Just recently, the latest CyanogenMod nightly began supporting encryption on my phone, even though the bugreport still says it's an open issue. I don't mind. Anyway, this allowed me to finish a major project of mine: Protect the data on my phone, even in the case of a theft, while maintaining the ability to use the device conveniently. The goal. I want a strong disk encryption password, but i want a weak screen password or PIN, because unlocking the device is a frequent task. In such a scenario, it makes sense to implement an account lockout policy: In other words, we want the phone to shut down after, say, 3 failed attempts to unlock the screen. This prevents the screen password from being brute forced. Your device needs to be rooted to do everything I did. You will also need the Android studio if you want to do this properly, and it's a large download, you might as well start now. Click here if you're still interested.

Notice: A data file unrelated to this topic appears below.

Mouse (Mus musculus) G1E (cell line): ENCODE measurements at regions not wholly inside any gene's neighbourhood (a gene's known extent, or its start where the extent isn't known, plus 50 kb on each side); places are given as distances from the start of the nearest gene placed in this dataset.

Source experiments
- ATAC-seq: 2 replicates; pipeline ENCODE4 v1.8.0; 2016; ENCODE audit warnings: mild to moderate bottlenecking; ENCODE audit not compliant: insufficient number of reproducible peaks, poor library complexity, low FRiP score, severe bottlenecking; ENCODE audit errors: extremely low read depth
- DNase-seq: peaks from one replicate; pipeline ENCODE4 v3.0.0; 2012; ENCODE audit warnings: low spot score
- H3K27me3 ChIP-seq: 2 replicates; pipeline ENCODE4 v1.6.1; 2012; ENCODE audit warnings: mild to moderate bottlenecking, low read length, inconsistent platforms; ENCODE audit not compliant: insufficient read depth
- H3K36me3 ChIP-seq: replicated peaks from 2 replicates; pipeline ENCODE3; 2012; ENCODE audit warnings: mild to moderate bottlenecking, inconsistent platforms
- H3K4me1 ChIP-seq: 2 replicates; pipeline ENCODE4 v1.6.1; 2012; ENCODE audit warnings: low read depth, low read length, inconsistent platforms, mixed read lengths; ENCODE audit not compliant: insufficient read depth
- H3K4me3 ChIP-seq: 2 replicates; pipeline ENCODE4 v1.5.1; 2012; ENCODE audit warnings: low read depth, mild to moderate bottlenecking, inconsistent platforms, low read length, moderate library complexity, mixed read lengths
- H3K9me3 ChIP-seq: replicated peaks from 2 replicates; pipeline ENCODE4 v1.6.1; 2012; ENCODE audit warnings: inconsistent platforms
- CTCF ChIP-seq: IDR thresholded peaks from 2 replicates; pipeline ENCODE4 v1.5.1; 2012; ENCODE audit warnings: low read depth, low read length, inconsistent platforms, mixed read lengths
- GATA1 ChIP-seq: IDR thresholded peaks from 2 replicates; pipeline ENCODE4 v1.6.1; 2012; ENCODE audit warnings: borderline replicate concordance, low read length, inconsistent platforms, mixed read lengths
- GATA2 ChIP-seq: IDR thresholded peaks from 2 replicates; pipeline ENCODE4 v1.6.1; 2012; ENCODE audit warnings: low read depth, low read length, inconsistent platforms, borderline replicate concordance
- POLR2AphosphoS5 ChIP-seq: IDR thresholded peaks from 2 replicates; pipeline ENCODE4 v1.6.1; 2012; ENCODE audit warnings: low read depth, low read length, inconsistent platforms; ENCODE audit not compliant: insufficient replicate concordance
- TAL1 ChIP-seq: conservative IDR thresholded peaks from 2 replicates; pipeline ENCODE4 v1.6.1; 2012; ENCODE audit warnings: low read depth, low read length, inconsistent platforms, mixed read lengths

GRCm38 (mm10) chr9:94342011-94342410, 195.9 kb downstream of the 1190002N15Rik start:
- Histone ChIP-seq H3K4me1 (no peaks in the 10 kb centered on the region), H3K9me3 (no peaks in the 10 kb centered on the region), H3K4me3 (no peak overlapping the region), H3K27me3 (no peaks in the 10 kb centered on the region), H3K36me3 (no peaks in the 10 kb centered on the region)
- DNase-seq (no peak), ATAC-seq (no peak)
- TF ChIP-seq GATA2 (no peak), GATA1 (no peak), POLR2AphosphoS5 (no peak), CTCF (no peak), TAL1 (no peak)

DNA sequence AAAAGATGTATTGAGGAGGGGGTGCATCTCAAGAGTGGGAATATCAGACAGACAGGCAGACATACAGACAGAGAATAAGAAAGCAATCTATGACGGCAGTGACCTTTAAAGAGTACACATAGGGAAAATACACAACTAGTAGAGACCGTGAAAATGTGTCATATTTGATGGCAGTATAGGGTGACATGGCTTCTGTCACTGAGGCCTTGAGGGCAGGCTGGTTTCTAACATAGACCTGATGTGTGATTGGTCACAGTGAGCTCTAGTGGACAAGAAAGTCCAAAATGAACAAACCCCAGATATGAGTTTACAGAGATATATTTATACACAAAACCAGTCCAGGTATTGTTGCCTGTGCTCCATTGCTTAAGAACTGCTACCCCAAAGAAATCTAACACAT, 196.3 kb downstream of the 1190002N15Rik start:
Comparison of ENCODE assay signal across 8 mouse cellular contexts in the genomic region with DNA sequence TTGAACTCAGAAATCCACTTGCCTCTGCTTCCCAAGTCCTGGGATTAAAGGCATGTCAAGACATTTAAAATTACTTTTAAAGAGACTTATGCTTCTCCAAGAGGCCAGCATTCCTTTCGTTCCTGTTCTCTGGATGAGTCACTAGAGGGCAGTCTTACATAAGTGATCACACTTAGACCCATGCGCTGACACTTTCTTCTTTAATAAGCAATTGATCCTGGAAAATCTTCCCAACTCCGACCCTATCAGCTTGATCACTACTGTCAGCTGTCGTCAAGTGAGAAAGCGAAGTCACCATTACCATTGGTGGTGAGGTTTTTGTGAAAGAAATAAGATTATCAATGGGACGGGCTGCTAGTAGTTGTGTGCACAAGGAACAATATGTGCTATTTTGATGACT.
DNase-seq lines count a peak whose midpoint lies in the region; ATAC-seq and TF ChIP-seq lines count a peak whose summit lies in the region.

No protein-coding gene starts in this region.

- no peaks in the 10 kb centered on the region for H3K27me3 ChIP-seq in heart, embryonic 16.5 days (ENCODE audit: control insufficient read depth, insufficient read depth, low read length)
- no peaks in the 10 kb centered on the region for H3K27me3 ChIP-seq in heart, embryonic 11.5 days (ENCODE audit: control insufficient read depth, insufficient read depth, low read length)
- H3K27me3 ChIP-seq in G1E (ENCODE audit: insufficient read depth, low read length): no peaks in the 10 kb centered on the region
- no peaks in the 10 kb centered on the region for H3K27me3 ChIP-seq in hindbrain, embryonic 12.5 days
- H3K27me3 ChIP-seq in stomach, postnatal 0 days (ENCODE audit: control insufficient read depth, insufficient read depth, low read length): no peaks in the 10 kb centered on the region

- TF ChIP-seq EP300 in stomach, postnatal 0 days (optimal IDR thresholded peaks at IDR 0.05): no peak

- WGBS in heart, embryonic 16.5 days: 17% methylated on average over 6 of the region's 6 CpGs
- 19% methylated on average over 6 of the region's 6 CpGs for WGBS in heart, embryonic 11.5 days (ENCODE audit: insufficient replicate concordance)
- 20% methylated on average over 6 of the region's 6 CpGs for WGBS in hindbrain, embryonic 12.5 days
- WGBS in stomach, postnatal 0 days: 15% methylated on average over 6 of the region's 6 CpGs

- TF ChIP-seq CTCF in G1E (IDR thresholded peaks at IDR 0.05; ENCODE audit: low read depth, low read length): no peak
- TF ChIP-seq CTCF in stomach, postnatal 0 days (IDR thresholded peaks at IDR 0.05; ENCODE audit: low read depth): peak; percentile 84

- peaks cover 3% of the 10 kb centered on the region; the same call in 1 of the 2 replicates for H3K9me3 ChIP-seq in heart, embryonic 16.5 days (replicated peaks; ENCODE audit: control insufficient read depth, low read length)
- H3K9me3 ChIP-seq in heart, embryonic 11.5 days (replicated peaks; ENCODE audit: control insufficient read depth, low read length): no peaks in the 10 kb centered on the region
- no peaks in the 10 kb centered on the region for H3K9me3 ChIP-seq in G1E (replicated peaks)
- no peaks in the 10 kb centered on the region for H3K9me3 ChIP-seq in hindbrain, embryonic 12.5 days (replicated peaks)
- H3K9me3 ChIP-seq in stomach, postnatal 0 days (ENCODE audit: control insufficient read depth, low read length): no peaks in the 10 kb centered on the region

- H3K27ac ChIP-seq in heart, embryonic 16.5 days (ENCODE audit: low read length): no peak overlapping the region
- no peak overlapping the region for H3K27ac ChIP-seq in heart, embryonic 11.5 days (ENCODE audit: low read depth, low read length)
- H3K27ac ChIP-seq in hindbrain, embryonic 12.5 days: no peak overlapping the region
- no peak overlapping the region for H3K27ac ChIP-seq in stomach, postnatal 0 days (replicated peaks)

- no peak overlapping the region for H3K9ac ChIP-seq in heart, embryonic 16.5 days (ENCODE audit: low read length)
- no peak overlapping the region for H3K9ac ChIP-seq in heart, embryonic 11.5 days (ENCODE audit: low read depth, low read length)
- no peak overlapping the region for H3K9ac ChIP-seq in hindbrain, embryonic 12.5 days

So you want to have some more control over your android phone? Sure you do. For any, just slightly above userlevel stuff you might want to do with it, you require the tools ADB (the Android Developer Bridge) and Fastboot (Fast boot). Since I am still quite ignorant to all of this, I decided to write a small reminder blagpost for myself on how to get those tools. Oh yea, this is all on Windows. Linux users have package managers and stuff like this just works. You will need the Java Development Kit. After you got that, you need to get the Android SDK Tools. Download "SDK Tools Only". Once you have installed it, open the SDK Manager. It will want to install a lot of stuff, but unless you actually want to do development, you might not even have to install anything. I installed the following only: * Android SDK Tools * Android SDK Platform-tools * Google USB Drivers Assuming that
%GSDK%is the path where you installed the SDK tools, you will find the applications
You might want to add that to your path, or not. Fun fact. If you use cygwin, you can call
adb shellfrom a cygwin terminal and then invoke
bashon the phone, and the cygwin terminal will interpret all the color codes sent back from the phone's bash correctly, so you can have a really comfortable shell open on your phone: